Another type of long hour soups is that to balance the body, it is meant to complement the forces and processes already at work in the body. This type of soup is known as "zhong he", meaning to complement and to harmonize.

Typically, the first type of soup, the supplementary soups are given to people with weaker constitutions, such as women on their period, women who has just given birth to a child, people recovering from injury or illnesses, and people who are generally weak and who tends to fall ill easily. The second type of soup, the complementary and harmonizing soups are meant for the general upkeep of health and can be enjoyed by almost anyone.


Harmony and complementing elements are crucial concepts and common themes that run through many Chinese philosophies, including their philosophy for what constitutes as good health.
The Chinese view of health is one where elements complement one another. Food is generally divided into two large categories: Heaty and cooling.

Just as the concept of yin and yang dictates the wider Chinese understanding of the cosmos, it is also used in its application to the classification of food and diet. This Chinese concept of cooling or heaty food generally has to do with sensation or overall effect it has on the body on ingesting the food item. The Chinese view of health takes into consideration the context of the body, the specific needs of the body in different situation, climates for those with different physical constitutions.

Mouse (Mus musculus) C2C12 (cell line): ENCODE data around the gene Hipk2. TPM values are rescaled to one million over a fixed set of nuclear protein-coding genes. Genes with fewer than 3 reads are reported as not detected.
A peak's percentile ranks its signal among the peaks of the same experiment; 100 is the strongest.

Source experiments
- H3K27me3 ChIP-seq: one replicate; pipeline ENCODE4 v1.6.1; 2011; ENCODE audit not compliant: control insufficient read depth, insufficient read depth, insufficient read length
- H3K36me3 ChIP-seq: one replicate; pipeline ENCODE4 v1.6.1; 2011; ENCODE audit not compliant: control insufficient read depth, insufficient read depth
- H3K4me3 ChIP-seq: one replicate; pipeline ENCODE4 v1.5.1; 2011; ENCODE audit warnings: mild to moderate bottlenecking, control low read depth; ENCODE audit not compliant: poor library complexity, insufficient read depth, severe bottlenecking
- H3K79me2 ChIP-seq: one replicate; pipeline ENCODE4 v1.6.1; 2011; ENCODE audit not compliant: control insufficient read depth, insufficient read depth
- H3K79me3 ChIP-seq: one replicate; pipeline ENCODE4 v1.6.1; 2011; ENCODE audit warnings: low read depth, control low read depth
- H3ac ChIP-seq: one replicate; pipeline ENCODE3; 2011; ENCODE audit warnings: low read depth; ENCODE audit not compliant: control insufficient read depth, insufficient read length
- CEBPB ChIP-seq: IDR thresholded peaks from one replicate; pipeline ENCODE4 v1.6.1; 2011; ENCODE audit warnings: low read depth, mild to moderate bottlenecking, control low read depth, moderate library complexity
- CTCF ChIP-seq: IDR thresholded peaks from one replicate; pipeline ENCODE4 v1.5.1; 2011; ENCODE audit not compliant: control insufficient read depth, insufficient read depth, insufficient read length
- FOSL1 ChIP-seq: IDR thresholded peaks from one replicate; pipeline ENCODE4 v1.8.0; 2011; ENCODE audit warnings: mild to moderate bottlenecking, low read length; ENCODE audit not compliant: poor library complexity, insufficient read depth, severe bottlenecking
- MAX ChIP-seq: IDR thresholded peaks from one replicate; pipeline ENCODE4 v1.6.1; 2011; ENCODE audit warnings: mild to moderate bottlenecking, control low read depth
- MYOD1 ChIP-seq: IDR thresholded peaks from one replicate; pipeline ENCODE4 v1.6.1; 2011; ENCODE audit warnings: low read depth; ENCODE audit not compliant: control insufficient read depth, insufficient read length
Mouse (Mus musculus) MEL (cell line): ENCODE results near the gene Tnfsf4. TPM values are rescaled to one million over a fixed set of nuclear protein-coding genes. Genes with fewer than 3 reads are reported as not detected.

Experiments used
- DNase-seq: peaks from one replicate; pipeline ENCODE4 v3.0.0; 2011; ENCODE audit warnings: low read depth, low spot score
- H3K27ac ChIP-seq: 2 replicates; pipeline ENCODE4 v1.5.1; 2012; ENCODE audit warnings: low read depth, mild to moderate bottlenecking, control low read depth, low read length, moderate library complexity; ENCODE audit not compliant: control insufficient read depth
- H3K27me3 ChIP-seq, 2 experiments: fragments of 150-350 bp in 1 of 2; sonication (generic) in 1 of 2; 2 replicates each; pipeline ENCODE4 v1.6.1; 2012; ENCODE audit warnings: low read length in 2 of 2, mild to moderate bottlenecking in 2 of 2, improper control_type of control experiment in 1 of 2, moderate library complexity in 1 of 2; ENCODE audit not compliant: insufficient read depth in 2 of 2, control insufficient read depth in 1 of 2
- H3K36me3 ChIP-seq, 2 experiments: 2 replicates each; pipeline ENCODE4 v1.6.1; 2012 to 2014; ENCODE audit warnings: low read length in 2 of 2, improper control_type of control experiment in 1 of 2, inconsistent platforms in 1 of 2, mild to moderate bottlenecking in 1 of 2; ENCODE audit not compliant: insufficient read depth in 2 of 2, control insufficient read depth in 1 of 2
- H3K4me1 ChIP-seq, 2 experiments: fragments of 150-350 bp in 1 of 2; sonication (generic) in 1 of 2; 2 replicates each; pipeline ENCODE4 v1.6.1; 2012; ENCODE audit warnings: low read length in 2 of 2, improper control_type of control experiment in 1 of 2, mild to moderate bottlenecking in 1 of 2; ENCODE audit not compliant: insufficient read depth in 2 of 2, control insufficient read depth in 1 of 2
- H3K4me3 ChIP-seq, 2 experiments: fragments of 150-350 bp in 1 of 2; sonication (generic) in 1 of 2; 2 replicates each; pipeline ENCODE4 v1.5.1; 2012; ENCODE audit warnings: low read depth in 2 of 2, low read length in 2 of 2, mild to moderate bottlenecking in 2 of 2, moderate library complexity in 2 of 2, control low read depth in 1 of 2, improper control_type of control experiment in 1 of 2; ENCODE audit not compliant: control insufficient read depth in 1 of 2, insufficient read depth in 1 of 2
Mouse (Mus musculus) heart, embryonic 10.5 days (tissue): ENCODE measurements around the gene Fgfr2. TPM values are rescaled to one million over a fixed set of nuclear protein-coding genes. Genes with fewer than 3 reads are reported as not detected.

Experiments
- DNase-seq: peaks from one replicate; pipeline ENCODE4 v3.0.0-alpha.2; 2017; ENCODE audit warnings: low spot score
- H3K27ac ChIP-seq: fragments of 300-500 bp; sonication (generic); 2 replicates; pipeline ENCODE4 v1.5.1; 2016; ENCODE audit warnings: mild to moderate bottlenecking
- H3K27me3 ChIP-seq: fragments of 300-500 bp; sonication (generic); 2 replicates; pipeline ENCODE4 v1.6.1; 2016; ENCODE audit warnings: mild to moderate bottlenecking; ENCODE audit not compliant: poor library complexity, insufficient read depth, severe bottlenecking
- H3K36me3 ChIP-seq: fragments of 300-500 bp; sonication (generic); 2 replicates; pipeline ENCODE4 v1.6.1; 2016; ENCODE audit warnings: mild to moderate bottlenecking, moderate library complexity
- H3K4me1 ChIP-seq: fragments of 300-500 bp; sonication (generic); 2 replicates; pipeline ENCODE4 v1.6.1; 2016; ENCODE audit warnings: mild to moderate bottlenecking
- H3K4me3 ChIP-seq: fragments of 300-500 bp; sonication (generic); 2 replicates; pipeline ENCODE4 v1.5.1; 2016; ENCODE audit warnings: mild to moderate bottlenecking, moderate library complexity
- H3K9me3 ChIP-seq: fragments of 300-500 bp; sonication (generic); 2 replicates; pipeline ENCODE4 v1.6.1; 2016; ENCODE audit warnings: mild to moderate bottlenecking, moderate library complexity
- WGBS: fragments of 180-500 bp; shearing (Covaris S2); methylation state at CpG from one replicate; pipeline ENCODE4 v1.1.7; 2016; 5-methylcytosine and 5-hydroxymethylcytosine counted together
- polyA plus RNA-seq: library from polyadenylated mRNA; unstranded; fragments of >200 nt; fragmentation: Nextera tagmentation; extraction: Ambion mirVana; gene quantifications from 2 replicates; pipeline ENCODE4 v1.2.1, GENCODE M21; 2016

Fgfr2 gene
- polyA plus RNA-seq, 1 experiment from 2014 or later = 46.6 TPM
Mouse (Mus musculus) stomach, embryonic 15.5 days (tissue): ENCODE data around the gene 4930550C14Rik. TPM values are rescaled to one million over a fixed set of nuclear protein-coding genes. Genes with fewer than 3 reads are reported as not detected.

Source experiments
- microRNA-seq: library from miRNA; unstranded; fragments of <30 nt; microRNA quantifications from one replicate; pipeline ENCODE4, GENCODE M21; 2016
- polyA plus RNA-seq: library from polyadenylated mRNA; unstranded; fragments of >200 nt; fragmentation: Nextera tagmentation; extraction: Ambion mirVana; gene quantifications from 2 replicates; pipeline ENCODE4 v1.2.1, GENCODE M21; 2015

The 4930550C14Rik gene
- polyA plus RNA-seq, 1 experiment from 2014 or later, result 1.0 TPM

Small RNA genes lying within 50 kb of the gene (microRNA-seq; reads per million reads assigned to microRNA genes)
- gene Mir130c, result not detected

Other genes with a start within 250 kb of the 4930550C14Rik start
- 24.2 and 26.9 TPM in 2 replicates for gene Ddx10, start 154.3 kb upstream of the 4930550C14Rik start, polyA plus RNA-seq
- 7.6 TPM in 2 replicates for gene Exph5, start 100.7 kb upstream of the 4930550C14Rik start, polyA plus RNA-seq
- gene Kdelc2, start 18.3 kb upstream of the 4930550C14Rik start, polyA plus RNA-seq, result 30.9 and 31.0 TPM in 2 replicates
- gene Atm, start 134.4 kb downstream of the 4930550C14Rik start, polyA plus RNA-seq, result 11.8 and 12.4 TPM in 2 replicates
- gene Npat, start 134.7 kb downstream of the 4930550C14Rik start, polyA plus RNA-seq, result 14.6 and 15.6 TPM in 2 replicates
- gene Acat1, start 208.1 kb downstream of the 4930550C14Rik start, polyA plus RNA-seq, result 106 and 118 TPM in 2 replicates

As a result, there is no one single type of food, or in the case of our discussion, soup, that is considered once and for all healthy. What is a healthy soup depends entirely on the person's physical state and many other factors.


In general, Chinese supplementary soups are meant to create heat and to make up for lost nutrients in the body. Traditionally, supplementary soups cater to people with weak health or need to strengthen their bodies.